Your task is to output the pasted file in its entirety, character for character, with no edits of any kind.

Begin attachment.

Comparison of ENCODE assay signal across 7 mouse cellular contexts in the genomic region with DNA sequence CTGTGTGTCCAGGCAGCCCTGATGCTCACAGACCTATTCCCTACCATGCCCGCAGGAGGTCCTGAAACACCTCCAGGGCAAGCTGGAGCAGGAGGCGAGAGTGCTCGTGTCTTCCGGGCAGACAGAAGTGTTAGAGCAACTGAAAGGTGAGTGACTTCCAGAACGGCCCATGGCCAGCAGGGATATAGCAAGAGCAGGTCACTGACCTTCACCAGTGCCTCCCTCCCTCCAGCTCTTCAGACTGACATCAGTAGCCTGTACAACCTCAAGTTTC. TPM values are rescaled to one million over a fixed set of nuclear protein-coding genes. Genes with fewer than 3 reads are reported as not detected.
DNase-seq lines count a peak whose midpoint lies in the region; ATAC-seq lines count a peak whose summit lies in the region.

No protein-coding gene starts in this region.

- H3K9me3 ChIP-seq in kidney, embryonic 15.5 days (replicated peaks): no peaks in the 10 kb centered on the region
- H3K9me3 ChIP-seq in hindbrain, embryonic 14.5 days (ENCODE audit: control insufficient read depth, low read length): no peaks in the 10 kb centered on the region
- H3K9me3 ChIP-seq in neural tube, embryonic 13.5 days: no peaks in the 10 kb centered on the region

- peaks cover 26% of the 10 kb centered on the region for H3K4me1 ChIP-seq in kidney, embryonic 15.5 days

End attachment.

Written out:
Comparison of ENCODE assay signal across 7 mouse cellular contexts in the genomic region with DNA sequence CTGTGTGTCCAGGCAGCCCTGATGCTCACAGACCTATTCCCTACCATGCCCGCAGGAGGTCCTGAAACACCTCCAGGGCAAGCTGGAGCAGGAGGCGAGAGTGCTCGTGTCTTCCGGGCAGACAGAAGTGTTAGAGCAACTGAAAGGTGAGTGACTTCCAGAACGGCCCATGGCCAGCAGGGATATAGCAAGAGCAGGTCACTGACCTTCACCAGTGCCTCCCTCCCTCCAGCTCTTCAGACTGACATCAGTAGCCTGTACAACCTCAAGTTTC. TPM values are rescaled to one million over a fixed set of nuclear protein-coding genes. Genes with fewer than 3 reads are reported as not detected.
DNase-seq lines count a peak whose midpoint lies in the region; ATAC-seq lines count a peak whose summit lies in the region.

No protein-coding gene starts in this region.

- H3K9me3 ChIP-seq in kidney, embryonic 15.5 days (replicated peaks): no peaks in the 10 kb centered on the region
- H3K9me3 ChIP-seq in hindbrain, embryonic 14.5 days (ENCODE audit: control insufficient read depth, low read length): no peaks in the 10 kb centered on the region
- H3K9me3 ChIP-seq in neural tube, embryonic 13.5 days: no peaks in the 10 kb centered on the region

- peaks cover 26% of the 10 kb centered on the region for H3K4me1 ChIP-seq in kidney, embryonic 15.5 days